In this power electronic package, bonded regions control the mechanical separation of the non-planar substrates 1, 2, and therefore, there is no need to insert spacers between the two high thermal conductivity insulating non-planar substrates 1, 2. In brazing the semiconductor chips to the electrode patterns of the high thermal conductivity insulating substrates 1, 2, the brazing materials are screen printed attached on the bonding parts of the electrode patterns. Alternatively, a foil of a brazing material may be sandwiched between the electrodes of the semiconductor chips and the bonding parts of the electrode patterns.

In this embodiment, all semiconductor chips are soldered to the lower high thermal conductivity insulating substrate 2 in the first soldering operation (higher melting point solder 45 for example AuGe). Then, the upper high thermal conductivity insulating substrate 1 is brought together, and second soldering operation is carried out (lower melting point solder 45 for example AuSn). Alternatively, this assemble process can be carried out in a single soldering operation with the semiconductor chips sandwiched between the high thermal conductivity insulating substrates 1, 2, using the same melting point solder 45 for example AgSn, transient liquid phase process. In the second soldering operation, solder 45 large size bumps can be used as it can provide a control over the amount of solder 45 used in the soldering operation. For main electrode pads, several large size solder bumps can be formed on the semiconductor chips instead of one single bump. As the material of these bumps, gold based solder 45 is preferable for example AuGe and AuSn. To control the solder 45 thickness on the patterned electrodes on the high thermal conductive insulating non-planar substrates 1, 2, a solder stopper resist 50 can also be used to control the solder 45 amount after the reflow process. After the above-mentioned bonding is carried out, an insulating resin for example silicone resign is filled between the two high thermal conductivity insulating substrates 1, 2 and hardened by backing at a specific temperature. An encapsulant filling in the gap results in the elimination of air pockets in the structure, which consequently leading to air breakdown when high electric fields are involved. Alternatively a polymide insulation sheet can be inserted between the two highly conductive insulating non-planar substrate in the assembly process as shown in the FIG. 24.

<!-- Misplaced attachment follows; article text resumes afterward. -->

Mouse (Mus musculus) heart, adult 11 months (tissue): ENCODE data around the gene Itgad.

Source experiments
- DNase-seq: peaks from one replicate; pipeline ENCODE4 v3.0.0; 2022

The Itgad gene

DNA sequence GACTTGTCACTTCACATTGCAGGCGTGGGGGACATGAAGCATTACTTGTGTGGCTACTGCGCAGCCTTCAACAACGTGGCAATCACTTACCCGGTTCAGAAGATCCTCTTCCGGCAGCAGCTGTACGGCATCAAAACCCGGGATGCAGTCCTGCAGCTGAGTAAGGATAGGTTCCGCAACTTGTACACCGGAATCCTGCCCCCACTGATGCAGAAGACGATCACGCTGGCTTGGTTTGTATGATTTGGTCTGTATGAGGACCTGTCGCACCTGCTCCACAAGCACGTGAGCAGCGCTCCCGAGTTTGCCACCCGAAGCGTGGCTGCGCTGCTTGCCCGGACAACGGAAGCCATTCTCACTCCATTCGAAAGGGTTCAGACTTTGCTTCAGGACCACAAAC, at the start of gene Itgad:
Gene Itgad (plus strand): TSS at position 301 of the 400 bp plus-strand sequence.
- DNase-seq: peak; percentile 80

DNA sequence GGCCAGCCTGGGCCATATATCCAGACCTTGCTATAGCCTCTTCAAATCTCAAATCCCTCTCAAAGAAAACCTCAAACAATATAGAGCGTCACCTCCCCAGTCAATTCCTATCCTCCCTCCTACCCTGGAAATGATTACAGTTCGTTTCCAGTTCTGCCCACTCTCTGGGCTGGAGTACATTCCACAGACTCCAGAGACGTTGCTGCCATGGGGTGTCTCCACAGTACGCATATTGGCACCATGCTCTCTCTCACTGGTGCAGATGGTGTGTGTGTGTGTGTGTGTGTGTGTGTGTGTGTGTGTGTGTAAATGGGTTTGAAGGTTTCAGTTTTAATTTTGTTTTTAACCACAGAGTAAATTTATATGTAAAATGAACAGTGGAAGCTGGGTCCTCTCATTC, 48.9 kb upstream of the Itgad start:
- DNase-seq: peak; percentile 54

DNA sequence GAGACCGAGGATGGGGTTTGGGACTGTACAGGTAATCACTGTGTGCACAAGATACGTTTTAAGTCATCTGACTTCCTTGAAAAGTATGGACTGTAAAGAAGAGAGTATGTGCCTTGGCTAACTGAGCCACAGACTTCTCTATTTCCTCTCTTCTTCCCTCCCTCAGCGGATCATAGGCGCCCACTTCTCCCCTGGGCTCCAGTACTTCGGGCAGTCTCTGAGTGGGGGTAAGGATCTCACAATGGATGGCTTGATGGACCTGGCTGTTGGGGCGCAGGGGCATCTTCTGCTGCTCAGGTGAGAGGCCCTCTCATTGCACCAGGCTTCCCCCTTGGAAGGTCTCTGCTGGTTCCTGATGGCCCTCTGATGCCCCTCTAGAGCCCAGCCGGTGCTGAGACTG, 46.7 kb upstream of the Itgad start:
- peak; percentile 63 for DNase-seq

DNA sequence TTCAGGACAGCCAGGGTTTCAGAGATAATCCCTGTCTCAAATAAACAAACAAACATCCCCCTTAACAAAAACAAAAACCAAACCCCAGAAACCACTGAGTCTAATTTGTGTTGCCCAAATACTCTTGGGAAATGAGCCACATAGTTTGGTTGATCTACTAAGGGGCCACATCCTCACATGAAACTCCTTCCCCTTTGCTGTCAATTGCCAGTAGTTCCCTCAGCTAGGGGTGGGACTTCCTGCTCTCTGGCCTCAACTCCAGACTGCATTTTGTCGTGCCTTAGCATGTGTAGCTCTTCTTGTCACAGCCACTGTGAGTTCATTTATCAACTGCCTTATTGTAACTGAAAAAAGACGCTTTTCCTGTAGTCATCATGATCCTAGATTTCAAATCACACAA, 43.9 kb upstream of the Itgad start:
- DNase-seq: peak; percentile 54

According to this embodiment, semiconductor chips are sandwiched by two high thermal conductivity insulating substrates 1, 2, and the electrodes of the semiconductor transistor 20 and diode chips 30 and electrode patterns of the high thermal conductivity insulating substrates 1, 2 are bonded by brazing (for example AuSn and AuGe soldering) to make a power electronic package. The heat produced by the semiconductor chips are transmitted smoothly from the upper surfaces and the lower surface of the semiconductor chips to the high thermal conductivity insulating substrates 1, 2 and is thereby radiated swiftly.